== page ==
Diabetes affects more and more people in the UK every year – about three million today compared with 1.8 million less than a decade ago. About 90% of people with diabetes have type 2, which usually develops later in life than type 1 and can often be treated (at least in the early years) with diet and tablets rather than insulin.
In many respects type 1 and type 2 diabetes are very different conditions. Type 1 diabetes is an autoimmune disease not linked to lifestyle or weight, while type 2 diabetes is (almost) all about weight and lifestyle. But in terms of long-term complications there are many similarities. They’re both diagnosed on the basis of raised blood glucose, and this raised glucose can cause similar complications in both – kidney problems; eye disease; and nerve damage which can lead to ulcers or even amputation of the foot. People with type 1 and type 2 diabetes are also at increased risk of heart attack .
On the plus side, improvements in medical treatments mean many more people with diabetes are surviving into old age. Fortunately, with some forward thinking, adjustments to your life and a little help from your friendly diabetes team, you can keep your eyes healthy for years to come.
Diabetes – why worry about your eyes?
High blood sugars over several years can weaken and damage the blood vessels at the back of the eye, which supply blood to the retina (the layer of cells that send messages about what you’re seeing to your brain). This is known as diabetic retinopathy. It can result in leakage of fluid from the blood vessels, tiny bleeds, little bubbles of weakened vessel walls (called microaneurysms) and problems with the blood supply to the retina. New blood vessels grow to try to improve the blood supply, but these blood vessels are easily damaged and can harm your eyesight.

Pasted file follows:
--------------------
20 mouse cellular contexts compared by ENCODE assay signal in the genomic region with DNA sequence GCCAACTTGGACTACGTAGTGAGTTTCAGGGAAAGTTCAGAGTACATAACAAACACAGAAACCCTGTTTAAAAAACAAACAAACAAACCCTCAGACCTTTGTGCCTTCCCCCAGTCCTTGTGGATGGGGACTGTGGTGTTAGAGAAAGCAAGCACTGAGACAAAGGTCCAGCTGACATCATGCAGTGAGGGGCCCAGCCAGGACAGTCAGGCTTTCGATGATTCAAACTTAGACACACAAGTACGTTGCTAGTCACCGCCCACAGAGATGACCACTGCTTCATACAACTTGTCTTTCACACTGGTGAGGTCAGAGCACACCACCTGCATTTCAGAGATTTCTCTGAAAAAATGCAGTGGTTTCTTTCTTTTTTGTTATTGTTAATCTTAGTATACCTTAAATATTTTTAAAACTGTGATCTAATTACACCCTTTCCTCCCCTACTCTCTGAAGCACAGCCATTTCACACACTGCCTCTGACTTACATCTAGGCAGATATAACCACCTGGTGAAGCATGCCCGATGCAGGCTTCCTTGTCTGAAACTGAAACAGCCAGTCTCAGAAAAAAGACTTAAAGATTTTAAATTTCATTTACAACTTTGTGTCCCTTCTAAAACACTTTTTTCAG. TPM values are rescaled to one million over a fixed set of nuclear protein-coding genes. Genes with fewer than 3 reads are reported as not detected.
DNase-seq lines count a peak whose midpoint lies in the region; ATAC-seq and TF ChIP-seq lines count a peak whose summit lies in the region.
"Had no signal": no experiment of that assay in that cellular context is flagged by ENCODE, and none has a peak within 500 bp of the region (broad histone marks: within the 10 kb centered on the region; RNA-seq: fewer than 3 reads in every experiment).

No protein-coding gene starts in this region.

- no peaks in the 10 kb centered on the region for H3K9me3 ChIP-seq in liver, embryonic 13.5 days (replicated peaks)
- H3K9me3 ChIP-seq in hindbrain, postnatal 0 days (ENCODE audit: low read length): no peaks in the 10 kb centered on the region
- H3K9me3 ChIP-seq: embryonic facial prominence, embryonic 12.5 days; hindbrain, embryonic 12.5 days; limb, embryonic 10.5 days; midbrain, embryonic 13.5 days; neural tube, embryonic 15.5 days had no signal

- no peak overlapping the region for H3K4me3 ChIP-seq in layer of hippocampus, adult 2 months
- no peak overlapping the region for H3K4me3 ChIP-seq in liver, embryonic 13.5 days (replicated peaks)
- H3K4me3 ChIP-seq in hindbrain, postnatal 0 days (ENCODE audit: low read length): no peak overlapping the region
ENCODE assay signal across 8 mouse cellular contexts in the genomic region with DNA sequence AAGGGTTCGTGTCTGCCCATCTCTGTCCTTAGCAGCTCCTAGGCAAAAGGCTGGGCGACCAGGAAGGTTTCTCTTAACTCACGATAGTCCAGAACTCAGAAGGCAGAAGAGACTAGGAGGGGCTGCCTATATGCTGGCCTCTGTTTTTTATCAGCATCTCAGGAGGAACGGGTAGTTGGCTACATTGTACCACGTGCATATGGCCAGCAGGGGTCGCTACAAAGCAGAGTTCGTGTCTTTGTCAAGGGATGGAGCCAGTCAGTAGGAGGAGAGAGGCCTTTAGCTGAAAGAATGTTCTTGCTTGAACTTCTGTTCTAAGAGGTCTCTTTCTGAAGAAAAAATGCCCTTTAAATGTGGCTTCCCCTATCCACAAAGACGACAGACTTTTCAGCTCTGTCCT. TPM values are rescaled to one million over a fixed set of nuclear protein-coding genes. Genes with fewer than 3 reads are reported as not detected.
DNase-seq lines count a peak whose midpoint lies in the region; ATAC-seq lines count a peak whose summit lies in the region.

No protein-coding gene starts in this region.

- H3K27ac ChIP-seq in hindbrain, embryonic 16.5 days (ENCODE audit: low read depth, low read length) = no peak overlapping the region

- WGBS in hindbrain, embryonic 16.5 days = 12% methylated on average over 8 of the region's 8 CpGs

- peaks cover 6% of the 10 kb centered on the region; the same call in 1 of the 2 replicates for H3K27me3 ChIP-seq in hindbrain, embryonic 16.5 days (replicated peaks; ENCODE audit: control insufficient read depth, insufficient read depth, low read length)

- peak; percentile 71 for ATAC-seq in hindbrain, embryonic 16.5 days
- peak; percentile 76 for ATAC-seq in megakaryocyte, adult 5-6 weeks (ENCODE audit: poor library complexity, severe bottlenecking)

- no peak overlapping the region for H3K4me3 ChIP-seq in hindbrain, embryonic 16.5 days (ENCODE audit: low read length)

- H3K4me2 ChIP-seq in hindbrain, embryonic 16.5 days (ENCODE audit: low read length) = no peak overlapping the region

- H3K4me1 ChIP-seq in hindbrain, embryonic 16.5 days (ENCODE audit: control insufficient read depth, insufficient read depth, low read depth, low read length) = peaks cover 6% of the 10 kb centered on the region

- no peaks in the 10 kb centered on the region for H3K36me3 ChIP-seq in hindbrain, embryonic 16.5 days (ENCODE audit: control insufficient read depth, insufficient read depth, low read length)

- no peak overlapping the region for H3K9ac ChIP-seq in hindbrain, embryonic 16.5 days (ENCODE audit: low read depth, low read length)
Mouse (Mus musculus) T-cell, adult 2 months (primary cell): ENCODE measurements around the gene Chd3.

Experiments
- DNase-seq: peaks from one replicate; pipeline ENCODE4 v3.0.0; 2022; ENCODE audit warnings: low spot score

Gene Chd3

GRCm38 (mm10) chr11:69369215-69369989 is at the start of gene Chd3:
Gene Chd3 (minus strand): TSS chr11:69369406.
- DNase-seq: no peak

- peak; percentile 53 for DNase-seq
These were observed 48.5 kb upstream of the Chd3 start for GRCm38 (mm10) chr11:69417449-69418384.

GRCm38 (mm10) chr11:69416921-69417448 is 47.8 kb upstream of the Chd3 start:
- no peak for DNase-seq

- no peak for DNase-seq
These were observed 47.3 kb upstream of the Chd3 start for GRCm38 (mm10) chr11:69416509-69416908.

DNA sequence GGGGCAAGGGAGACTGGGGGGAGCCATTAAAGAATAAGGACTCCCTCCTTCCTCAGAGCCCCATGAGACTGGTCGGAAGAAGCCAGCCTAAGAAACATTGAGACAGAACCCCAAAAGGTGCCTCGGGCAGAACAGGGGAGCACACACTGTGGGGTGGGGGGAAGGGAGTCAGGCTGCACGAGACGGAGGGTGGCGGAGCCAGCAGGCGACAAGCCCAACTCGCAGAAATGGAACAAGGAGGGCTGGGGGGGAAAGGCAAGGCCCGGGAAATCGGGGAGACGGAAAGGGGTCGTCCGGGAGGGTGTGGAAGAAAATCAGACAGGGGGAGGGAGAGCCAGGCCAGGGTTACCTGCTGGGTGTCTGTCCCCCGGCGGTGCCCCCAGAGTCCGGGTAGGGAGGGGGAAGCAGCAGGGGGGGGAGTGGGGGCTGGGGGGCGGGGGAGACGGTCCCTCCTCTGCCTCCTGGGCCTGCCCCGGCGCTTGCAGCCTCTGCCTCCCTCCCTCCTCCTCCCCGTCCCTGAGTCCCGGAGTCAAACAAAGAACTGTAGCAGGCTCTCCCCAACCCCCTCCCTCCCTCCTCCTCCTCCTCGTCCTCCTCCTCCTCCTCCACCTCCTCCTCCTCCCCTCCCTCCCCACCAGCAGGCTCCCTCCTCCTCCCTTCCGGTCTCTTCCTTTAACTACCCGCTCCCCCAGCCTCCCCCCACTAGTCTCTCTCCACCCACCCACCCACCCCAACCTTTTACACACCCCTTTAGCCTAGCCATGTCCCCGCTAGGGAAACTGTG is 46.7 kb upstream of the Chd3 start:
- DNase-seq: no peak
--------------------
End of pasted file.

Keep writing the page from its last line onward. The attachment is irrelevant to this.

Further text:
The macula is a small part near the middle of your field of sight that is tightly packed with light-sensitive cells. It allows you to see in fine detail. In severe diabetic retinopathy, fluid and scar tissue can build up on the macula, causing a condition called macular oedema. Diabetic macular oedema affects about 50,000 people in the UK – it’s the commonest preventable cause of blindness in adults of working age.
What treatments are available?
Eye screening is key because it picks up progressive changes in your eyes which can be treated before they cause catastrophic damage. If you develop early retinopathy, you’ll be encouraged to keep working on your blood glucose control and your eyes will be monitored more regularly. Later, laser surgery (done under local anaesthetic as a day patient) can prevent problems progressing, although it can’t restore vision you’ve lost.
In the past, there was little or no treatment for diabetic retinopathy or macular oedema, other than using tight glucose control to try to stop it worsening. That’s still important today, but now we have two main options for treatment, depending on how bad your symptoms are. The first is laser surgery to seal off the abnormal new blood vessels growing on the back of the eye.